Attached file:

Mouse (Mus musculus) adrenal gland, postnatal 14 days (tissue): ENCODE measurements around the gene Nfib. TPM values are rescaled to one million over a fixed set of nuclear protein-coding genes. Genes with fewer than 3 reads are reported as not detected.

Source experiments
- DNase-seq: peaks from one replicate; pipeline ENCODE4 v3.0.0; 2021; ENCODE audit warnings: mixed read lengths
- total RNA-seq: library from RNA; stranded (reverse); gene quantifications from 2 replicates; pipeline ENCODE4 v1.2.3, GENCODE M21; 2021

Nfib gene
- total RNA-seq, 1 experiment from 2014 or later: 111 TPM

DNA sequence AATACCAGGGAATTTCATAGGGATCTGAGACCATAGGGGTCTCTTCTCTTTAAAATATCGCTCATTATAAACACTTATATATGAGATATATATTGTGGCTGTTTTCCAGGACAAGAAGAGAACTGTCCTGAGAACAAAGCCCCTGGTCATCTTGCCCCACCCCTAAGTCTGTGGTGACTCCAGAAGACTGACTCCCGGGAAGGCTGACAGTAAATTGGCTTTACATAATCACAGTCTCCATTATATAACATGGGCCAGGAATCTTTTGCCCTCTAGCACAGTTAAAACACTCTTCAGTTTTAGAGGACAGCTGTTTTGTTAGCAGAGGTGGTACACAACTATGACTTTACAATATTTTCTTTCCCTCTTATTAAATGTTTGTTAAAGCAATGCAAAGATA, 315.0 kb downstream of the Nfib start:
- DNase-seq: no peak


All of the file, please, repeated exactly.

Mouse (Mus musculus) adrenal gland, postnatal 14 days (tissue): ENCODE measurements around the gene Nfib. TPM values are rescaled to one million over a fixed set of nuclear protein-coding genes. Genes with fewer than 3 reads are reported as not detected.

Source experiments
- DNase-seq: peaks from one replicate; pipeline ENCODE4 v3.0.0; 2021; ENCODE audit warnings: mixed read lengths
- total RNA-seq: library from RNA; stranded (reverse); gene quantifications from 2 replicates; pipeline ENCODE4 v1.2.3, GENCODE M21; 2021

Nfib gene
- total RNA-seq, 1 experiment from 2014 or later: 111 TPM

DNA sequence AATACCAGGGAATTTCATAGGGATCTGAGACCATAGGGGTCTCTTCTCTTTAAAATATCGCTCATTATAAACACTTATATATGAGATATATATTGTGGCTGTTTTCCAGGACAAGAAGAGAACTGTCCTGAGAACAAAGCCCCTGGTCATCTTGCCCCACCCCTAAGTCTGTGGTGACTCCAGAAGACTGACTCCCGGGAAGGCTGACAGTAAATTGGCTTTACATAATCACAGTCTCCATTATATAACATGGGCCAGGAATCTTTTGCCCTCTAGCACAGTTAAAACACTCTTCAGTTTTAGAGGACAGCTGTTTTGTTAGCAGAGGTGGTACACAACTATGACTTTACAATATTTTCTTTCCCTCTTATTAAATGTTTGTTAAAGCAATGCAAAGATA, 315.0 kb downstream of the Nfib start:
- DNase-seq: no peak